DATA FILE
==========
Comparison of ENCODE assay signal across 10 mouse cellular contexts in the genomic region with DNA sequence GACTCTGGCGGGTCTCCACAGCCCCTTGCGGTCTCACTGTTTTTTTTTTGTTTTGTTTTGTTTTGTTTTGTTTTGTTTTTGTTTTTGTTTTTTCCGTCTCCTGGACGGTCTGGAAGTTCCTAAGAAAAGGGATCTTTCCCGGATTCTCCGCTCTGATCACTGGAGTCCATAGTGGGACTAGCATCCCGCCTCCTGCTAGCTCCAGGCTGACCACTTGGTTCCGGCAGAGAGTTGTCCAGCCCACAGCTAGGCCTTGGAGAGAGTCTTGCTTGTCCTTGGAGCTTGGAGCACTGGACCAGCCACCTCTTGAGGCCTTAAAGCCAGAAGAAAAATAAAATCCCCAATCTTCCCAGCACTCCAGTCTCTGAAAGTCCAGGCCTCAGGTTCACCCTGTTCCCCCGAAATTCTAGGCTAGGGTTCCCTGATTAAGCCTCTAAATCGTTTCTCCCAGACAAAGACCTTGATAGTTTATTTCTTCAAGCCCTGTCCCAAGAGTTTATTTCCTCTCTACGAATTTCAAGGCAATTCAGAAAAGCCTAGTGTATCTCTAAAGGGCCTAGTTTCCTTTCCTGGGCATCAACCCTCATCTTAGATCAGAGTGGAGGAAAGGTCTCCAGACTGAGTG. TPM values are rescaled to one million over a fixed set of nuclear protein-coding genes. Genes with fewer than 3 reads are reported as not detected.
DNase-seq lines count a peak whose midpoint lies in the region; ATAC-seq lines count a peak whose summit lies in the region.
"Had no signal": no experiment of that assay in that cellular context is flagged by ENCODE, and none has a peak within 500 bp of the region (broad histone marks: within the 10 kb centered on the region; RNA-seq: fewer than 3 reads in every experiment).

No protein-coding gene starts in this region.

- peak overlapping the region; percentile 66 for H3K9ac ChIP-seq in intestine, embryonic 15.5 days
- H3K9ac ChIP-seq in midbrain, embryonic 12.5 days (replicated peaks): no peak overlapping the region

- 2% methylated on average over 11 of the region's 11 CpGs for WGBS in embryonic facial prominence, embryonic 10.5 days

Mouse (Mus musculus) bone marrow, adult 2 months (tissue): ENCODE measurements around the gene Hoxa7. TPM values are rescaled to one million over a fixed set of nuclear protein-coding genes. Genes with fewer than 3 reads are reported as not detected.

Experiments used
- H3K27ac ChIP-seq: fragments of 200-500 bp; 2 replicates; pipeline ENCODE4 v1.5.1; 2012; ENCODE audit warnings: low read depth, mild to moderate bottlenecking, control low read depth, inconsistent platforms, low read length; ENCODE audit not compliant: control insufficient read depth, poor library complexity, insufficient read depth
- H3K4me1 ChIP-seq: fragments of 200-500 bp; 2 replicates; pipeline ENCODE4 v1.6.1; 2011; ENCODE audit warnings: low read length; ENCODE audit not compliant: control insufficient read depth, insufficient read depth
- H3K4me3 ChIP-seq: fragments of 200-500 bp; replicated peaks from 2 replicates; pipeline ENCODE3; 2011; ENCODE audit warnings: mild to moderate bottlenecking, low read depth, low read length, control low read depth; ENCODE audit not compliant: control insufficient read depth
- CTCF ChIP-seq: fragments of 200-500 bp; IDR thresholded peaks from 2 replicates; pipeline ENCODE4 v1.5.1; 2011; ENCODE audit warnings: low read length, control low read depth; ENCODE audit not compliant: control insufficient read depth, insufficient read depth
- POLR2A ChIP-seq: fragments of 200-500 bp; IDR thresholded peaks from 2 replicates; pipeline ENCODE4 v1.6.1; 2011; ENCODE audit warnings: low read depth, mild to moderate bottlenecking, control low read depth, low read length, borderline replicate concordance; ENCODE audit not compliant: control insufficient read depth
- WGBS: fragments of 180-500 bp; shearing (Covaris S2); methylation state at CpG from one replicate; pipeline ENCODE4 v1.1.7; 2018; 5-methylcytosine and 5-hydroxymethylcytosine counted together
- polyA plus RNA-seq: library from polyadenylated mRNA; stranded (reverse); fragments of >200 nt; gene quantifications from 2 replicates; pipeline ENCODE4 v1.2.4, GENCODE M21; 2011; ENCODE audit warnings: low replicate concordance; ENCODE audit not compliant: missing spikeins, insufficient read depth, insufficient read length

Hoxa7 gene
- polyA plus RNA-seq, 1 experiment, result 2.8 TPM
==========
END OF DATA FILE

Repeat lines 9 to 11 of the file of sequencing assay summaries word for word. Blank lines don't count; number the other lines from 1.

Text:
Experiments used
- H3K27ac ChIP-seq: fragments of 200-500 bp; 2 replicates; pipeline ENCODE4 v1.5.1; 2012; ENCODE audit warnings: low read depth, mild to moderate bottlenecking, control low read depth, inconsistent platforms, low read length; ENCODE audit not compliant: control insufficient read depth, poor library complexity, insufficient read depth
- H3K4me1 ChIP-seq: fragments of 200-500 bp; 2 replicates; pipeline ENCODE4 v1.6.1; 2011; ENCODE audit warnings: low read length; ENCODE audit not compliant: control insufficient read depth, insufficient read depth